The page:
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Frequently Asked Questions about the American Rescue Plan Act for Individuals

Frequently Asked Questions about the American Rescue Plan Act (ARPA):


Will I get a Stimulus Check?

Stimulus checks of $1,400, plus $1,400 per dependent, will be sent to single tax filers with adjusted gross income (AGI) up to $75,000 per year, heads of households with AGI up to $112,500 and married couples with AGI up to $150,000. The checks phase out when AGI exceeds $80,000, $120,000 and $160,000, respectively. Adult dependents, such as college students and other qualifying family members count as dependents.

Will my 2019 or 2020 income determine my eligibility for a Stimulus Check?

The stimulus payments will be based on your 2019 or 2020 income, depending on whether you have filed your 2020 tax return. Those who expect their 2020 AGI to phase them out of a stimulus check may want to consider waiting to file their 2020 returns. Also, if you were supposed to receive a Stimulus Check based upon your 2020 income but did not receive it because the government based your eligibility on your 2019 tax return, you can claim a credit on your 2021 return.

Will I have I have to repay the Stimulus Check?

No. If you receive a payment based on your 2019 AGI even though you are disqualified by your 2020 AGI, you will not have to pay it back.


What is the maximum unemployment benefits period?

The maximum period of benefits is increased from 50 weeks to 79 weeks.

How long will the extra $300 unemployment benefits be paid?

The extra $300 per week in unemployment benefits over and above state unemployment benefits is extended through September 6, 2021.

Is my unemployment taxable?

For tax year 2020 the first $10,200 in unemployment benefits is nontaxable for households with incomes less than $150,000. For those who have already filed their 2020 income tax returns, amended returns may not be required. The IRS is working towards a solution to make the adjustments automatically.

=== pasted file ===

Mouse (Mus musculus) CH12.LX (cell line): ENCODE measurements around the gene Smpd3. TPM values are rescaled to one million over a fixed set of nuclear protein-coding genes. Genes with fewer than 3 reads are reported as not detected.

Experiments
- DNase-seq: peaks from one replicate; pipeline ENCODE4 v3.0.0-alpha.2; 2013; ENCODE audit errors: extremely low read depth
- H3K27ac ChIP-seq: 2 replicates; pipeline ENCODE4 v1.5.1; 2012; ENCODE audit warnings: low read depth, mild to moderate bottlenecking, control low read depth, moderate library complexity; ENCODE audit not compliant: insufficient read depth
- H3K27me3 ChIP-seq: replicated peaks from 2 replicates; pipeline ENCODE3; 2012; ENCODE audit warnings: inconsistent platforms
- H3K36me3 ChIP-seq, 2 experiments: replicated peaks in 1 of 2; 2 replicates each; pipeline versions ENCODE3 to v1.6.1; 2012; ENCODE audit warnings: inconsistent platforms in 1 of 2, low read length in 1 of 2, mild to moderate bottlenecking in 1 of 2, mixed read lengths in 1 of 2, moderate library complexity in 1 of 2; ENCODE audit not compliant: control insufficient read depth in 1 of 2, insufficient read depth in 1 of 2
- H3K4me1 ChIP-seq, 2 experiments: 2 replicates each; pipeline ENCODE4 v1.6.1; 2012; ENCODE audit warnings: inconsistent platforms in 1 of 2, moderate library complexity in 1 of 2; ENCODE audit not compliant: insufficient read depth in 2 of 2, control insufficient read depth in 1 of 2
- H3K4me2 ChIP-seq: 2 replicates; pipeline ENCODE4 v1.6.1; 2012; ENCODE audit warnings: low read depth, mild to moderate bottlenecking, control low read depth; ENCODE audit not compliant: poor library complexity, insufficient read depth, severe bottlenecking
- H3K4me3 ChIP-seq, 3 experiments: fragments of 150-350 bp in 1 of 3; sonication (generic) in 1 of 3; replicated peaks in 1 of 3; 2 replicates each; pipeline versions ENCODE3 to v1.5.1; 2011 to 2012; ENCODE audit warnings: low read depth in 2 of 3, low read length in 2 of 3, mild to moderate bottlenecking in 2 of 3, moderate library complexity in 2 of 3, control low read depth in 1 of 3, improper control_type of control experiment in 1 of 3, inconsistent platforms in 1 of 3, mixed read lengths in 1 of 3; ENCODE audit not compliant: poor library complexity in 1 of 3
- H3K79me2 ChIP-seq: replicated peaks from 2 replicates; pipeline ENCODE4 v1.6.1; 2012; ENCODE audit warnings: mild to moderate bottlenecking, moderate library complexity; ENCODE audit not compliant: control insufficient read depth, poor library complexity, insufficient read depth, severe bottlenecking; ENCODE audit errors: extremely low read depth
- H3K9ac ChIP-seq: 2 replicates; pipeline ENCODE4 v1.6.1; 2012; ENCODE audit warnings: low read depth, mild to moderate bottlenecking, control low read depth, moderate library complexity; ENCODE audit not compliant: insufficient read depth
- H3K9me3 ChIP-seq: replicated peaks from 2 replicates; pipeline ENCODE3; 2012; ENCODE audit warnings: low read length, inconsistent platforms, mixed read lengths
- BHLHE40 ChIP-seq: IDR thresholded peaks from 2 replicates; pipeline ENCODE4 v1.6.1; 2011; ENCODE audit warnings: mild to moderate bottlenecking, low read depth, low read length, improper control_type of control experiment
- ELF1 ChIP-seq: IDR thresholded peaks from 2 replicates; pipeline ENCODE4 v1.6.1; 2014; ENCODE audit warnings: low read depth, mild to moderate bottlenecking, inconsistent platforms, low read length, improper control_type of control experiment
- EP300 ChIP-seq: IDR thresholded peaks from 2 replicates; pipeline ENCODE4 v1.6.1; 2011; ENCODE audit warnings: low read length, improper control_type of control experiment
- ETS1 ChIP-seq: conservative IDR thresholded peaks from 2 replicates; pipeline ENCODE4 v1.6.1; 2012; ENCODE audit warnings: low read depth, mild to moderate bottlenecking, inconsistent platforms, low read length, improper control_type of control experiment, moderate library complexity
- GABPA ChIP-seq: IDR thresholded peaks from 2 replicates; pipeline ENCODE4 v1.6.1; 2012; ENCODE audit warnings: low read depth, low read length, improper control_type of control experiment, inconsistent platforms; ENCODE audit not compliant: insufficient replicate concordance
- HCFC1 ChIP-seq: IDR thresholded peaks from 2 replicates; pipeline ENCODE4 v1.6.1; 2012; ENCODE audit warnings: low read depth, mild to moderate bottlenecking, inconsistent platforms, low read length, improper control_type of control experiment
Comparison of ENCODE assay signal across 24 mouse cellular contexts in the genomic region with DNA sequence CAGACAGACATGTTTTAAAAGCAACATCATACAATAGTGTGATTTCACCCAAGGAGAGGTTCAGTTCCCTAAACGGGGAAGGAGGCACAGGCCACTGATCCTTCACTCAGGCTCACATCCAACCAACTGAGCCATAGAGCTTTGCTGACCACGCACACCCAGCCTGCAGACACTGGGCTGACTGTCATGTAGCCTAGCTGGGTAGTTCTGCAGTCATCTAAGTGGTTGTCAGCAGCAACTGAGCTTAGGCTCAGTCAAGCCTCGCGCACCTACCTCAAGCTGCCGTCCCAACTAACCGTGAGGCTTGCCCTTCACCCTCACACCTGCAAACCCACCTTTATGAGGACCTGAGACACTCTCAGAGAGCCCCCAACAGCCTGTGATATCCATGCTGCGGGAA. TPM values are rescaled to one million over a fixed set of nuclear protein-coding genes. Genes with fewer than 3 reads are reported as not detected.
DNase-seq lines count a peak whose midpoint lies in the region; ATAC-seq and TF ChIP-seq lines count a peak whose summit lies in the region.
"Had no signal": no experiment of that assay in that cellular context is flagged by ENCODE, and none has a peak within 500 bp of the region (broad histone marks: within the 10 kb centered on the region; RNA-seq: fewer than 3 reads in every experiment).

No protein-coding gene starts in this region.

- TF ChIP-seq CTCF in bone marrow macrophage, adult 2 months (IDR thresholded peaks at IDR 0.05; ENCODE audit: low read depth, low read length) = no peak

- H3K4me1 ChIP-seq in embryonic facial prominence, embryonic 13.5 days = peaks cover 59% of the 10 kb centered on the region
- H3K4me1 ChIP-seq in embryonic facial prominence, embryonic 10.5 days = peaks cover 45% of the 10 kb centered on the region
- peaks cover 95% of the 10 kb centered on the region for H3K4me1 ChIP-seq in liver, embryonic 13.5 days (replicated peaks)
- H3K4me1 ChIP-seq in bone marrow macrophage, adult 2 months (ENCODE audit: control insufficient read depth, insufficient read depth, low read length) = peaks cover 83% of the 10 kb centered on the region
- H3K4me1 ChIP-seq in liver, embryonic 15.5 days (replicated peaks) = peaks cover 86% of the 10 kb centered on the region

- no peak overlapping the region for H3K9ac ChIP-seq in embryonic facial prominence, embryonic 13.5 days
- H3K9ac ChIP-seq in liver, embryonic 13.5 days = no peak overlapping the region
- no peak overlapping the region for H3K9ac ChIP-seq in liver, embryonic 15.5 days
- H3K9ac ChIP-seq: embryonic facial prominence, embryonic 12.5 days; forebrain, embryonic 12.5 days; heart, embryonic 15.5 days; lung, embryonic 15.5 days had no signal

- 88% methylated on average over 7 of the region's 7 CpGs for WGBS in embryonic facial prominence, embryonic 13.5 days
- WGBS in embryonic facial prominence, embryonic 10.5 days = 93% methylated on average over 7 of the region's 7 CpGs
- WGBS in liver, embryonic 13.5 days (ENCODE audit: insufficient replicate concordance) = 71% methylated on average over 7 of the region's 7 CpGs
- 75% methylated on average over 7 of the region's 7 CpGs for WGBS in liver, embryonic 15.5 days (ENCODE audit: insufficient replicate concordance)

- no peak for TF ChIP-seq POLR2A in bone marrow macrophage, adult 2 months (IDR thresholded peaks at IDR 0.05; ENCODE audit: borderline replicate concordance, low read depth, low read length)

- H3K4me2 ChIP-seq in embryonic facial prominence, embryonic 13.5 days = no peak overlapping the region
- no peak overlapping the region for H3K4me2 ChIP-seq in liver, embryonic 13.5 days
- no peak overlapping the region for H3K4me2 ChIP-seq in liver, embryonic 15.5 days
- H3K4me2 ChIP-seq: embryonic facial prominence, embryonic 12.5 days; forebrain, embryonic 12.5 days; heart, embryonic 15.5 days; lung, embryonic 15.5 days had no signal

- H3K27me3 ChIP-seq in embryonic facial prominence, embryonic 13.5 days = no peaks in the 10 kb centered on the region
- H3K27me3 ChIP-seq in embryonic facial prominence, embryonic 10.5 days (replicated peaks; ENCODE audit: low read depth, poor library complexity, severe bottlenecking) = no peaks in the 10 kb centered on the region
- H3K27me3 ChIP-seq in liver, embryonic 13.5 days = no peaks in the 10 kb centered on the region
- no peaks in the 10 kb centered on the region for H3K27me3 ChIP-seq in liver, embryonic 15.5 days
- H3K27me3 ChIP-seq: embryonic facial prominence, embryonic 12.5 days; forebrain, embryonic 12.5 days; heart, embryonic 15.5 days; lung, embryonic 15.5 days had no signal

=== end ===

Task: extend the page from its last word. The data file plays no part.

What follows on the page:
Does the ARPA increase the amount of the child tax credit for 2021?

Yes. The ARPA increases the amount of the child tax credit to $3,000 per child ($3,600 for children under 6) for 2021. The increased credit amount phases out for taxpayers with incomes over $150,000 for married taxpayers filing jointly, $112,500 for heads of household, and $75,000 for others, reducing the expanded portion of the credit by $50 for each $1,000 of income over those limits.

Will I receive monthly checks for the child tax credit?

The ARPA provides for monthly advance payments for the increased child tax credit beginning in July 2021, based on a taxpayer’s most recently filed tax returns. Eligible taxpayers will receive half of the credit before the end of 2021.

Will I have to repay the advanced payments of the child tax credit?

Possibly. If the advance payments exceed the amount of the credit you are entitled to on your 2021 tax return, you must pay back the excess amount. Allegedly, eligible taxpayers will be able to notify the IRS that they wish to opt out or modify the amount of the advance payments.


Does the ARPA increase the amount of the child and dependent care tax credit for 2021?

Yes. The child and dependent care credit will be worth 50% of eligible expenses, up to a limit based on income, making the credit worth up to $4,000 for one qualifying individual and up to $8,000 for two or more. The credit will begin to decrease for income levels over $125,000 but cannot be lowered to less than 20%.


Did the ARPA create student loan forgiveness?

No. However, it did create a provision that student loan debt forgiveness is tax-free if done between December 31, 2020, and January 1, 2026, thus creating a strong inference that student loan forgiveness may be coming in the near future.